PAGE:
Take introverted serial entrepreneur and Tesla Motors CEO Elon Musk, whose personal mantra is to “constantly think about how you could be doing things better and questioning yourself.” Musk’s insistence that an all-electric car could take the market by storm – when the biggest car companies were still focused on hybrids – is a testament to his powerfully original thinking. The Tesla 3 has a years-long waiting list in large part because Musk looked inward for a solution, rather than going along with the crowd.
On a personal level, I’m generally slow to speak or act. Some might call this a liability, but I think it sometimes helps me see solutions other might miss. During the housing market crash in 2008, for example, my company went from a $50-million run-rate to $20-million overnight. No outside investor would brave the historic financial storm to rescue us. The conventional solution would have been to downsize, seek a buyout or just close shop. But I looked inward and discovered our own rescue plan hidden in the unique way we collected data. We pivoted, realizing that data—not product like flooring and faucets—would take us forward.
Finding a yin to your yang
At Facebook, famously introverted founder Mark Zuckerberg prefers to focus on the analytical side of the website and platform, leaving his more outgoing COO Sheryl Sandberg to build the business and cultivate connections with advertisers. This relationship has been critical to the network’s sustained growth and, arguably, to the improved popular perception of Facebook in recent years.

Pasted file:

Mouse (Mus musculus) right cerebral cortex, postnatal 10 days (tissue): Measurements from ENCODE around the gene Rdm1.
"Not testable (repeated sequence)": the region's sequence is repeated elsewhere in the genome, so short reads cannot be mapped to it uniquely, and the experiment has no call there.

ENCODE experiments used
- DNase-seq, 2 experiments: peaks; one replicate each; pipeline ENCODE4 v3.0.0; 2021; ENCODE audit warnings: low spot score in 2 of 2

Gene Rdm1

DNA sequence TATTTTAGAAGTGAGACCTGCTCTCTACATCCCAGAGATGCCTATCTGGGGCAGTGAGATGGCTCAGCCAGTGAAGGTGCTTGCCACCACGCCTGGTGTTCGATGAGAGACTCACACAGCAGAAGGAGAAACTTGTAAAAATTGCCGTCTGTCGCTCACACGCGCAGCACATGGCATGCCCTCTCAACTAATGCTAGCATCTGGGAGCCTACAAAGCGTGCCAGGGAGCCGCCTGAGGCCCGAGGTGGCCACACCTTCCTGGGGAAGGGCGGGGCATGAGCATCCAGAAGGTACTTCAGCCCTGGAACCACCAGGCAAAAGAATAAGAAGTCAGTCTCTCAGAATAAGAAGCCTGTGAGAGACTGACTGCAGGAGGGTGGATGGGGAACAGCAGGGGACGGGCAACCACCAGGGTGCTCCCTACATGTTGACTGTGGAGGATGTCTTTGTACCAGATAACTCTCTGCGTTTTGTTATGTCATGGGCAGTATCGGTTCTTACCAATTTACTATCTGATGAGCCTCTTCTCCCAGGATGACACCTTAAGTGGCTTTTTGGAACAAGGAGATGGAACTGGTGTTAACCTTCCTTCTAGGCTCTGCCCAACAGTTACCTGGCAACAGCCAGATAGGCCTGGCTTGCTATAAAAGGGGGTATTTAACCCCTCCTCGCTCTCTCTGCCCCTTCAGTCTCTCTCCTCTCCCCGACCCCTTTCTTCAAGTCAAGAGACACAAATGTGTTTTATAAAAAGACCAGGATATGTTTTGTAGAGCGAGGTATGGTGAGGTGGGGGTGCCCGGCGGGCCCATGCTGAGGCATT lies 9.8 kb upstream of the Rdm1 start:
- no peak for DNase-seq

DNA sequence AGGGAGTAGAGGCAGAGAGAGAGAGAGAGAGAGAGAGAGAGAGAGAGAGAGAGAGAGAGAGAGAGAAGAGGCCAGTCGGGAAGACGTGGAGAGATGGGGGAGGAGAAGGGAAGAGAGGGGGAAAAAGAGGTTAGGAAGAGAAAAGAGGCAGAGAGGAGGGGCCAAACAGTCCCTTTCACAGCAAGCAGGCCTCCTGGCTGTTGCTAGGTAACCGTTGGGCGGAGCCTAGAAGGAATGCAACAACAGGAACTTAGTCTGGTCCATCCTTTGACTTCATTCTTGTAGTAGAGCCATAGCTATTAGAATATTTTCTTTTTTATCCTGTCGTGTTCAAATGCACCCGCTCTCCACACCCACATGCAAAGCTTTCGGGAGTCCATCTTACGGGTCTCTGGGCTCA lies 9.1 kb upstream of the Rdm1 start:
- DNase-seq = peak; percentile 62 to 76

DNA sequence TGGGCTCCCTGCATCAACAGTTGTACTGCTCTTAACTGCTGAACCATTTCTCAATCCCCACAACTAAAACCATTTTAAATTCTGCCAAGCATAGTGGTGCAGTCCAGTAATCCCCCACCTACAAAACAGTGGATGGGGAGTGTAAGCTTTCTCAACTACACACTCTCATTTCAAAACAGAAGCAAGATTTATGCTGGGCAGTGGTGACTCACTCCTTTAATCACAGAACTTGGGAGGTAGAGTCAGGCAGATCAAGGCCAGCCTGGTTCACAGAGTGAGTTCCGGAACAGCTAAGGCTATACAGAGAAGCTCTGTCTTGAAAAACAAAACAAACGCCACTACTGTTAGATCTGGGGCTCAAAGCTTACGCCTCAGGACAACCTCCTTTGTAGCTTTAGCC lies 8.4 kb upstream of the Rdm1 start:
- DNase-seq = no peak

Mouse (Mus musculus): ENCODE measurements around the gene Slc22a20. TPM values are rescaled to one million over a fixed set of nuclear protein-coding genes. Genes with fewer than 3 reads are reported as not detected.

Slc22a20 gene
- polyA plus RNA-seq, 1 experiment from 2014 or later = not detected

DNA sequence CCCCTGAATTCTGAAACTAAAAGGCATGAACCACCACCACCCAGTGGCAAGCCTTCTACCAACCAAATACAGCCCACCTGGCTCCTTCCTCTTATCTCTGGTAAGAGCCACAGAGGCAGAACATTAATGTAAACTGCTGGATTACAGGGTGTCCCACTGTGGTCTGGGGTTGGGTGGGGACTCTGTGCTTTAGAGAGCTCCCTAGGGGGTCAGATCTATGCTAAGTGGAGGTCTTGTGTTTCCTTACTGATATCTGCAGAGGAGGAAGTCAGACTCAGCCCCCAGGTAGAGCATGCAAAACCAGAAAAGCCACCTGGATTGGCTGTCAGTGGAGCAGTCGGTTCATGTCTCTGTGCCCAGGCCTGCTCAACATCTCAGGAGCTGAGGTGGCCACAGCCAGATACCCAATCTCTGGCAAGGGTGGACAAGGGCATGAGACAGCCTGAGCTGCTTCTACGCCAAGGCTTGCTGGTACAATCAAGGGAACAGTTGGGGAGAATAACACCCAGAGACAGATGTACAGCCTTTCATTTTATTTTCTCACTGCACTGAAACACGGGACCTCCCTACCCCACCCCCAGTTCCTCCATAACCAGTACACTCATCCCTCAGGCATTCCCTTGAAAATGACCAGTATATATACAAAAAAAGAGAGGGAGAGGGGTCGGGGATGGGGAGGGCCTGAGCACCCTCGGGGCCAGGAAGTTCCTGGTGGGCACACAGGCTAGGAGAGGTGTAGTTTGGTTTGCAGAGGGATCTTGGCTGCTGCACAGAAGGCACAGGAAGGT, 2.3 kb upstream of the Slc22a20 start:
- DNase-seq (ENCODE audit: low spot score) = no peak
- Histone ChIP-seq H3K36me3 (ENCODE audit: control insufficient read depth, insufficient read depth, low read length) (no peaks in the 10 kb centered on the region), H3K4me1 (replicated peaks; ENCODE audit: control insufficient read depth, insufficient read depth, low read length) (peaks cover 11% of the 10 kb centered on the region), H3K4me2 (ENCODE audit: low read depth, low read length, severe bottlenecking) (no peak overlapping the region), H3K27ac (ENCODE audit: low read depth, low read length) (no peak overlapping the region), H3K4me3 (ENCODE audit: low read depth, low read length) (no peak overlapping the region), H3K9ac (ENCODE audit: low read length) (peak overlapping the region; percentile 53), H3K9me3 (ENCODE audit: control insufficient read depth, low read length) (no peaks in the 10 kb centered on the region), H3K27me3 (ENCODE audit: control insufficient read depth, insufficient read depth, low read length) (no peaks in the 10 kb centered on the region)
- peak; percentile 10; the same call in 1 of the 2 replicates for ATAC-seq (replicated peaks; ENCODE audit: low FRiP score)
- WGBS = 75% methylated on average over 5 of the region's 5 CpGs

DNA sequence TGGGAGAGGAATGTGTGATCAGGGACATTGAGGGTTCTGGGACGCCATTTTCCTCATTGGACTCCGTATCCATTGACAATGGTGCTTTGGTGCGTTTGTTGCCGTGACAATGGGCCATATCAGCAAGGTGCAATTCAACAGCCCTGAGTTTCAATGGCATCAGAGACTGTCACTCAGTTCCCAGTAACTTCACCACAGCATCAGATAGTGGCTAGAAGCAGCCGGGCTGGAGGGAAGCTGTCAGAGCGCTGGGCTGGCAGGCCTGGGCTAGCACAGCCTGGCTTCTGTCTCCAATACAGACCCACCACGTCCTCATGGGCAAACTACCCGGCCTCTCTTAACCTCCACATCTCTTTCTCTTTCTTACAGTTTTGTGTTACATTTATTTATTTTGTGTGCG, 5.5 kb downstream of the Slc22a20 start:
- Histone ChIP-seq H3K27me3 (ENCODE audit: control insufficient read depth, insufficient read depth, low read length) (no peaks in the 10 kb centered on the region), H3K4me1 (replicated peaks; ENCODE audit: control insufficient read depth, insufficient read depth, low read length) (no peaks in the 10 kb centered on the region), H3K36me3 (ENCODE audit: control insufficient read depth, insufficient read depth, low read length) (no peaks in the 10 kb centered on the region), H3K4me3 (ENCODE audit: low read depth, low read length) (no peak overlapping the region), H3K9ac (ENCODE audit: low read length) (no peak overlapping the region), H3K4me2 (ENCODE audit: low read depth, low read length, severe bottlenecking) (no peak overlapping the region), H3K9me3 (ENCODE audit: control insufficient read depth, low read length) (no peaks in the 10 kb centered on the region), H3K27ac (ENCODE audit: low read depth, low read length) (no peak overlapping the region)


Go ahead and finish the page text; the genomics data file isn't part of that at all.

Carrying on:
What’s important here is that Zuckerberg was able to recognize his strengths as an introvert … and also his weaknesses. And rather than trying to “fake” the essential public-facing parts of his leadership role, he found someone eminently capable to fill in the gaps. I think this kind of honest reckoning is important for introvert CEOs. We’re not going to be good at everything; so it’s key we find trusted colleagues who can complement our shortcomings.
I have exactly this kind of relationship with my co-founder, Rob Banks. Rob is a natural storyteller, and he’s always jetting off to build relationships with suppliers around the world. Meanwhile, I spend a lot of time thinking about the people and culture within our company, as well as analyzing the numbers. This dynamic allows me to lean into my strengths as an introvert, rather than always having to play the role of pseudo-extrovert.
I want to make it clear that I’m not saying introverts or extroverts necessarily make better leaders. In fact, every leader should be able to move between these two roles, even if one happens to be more comfortable. There are times I do need to give speeches or talk to reporters: I don’t always love it, but I’ve learned how to be good at it because it’s part of the job. My point is simply that introverts bring unique (and sometimes overlooked) value to the business world, in the depth of their relationships and the thoughtful way they process the world. As leaders, we can thrive by leaning on these qualities and treating them as strengths, rather than looking at them simply as barriers to be overcome.